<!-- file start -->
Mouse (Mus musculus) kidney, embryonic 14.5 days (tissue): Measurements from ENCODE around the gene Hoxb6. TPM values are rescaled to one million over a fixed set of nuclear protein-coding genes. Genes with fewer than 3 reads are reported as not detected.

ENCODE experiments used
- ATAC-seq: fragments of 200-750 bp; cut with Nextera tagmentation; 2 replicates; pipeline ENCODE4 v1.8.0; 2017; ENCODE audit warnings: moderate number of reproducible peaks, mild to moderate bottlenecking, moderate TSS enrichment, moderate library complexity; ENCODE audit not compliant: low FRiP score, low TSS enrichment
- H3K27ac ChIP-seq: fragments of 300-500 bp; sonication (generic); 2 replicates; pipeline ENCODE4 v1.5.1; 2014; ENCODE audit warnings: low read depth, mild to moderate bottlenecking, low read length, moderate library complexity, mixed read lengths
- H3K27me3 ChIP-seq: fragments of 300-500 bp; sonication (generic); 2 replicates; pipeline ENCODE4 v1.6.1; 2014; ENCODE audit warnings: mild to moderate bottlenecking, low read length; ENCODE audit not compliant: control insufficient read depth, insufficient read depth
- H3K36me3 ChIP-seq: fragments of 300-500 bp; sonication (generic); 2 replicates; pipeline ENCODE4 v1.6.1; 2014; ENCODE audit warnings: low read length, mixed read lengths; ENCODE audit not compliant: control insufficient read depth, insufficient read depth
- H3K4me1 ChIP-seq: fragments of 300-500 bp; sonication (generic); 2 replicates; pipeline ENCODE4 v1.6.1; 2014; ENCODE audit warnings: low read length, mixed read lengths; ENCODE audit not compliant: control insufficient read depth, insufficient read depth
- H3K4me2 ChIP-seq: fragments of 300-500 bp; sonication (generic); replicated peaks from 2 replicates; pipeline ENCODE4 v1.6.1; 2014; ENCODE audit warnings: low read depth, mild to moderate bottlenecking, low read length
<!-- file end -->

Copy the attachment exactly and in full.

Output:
Mouse (Mus musculus) kidney, embryonic 14.5 days (tissue): Measurements from ENCODE around the gene Hoxb6. TPM values are rescaled to one million over a fixed set of nuclear protein-coding genes. Genes with fewer than 3 reads are reported as not detected.

ENCODE experiments used
- ATAC-seq: fragments of 200-750 bp; cut with Nextera tagmentation; 2 replicates; pipeline ENCODE4 v1.8.0; 2017; ENCODE audit warnings: moderate number of reproducible peaks, mild to moderate bottlenecking, moderate TSS enrichment, moderate library complexity; ENCODE audit not compliant: low FRiP score, low TSS enrichment
- H3K27ac ChIP-seq: fragments of 300-500 bp; sonication (generic); 2 replicates; pipeline ENCODE4 v1.5.1; 2014; ENCODE audit warnings: low read depth, mild to moderate bottlenecking, low read length, moderate library complexity, mixed read lengths
- H3K27me3 ChIP-seq: fragments of 300-500 bp; sonication (generic); 2 replicates; pipeline ENCODE4 v1.6.1; 2014; ENCODE audit warnings: mild to moderate bottlenecking, low read length; ENCODE audit not compliant: control insufficient read depth, insufficient read depth
- H3K36me3 ChIP-seq: fragments of 300-500 bp; sonication (generic); 2 replicates; pipeline ENCODE4 v1.6.1; 2014; ENCODE audit warnings: low read length, mixed read lengths; ENCODE audit not compliant: control insufficient read depth, insufficient read depth
- H3K4me1 ChIP-seq: fragments of 300-500 bp; sonication (generic); 2 replicates; pipeline ENCODE4 v1.6.1; 2014; ENCODE audit warnings: low read length, mixed read lengths; ENCODE audit not compliant: control insufficient read depth, insufficient read depth
- H3K4me2 ChIP-seq: fragments of 300-500 bp; sonication (generic); replicated peaks from 2 replicates; pipeline ENCODE4 v1.6.1; 2014; ENCODE audit warnings: low read depth, mild to moderate bottlenecking, low read length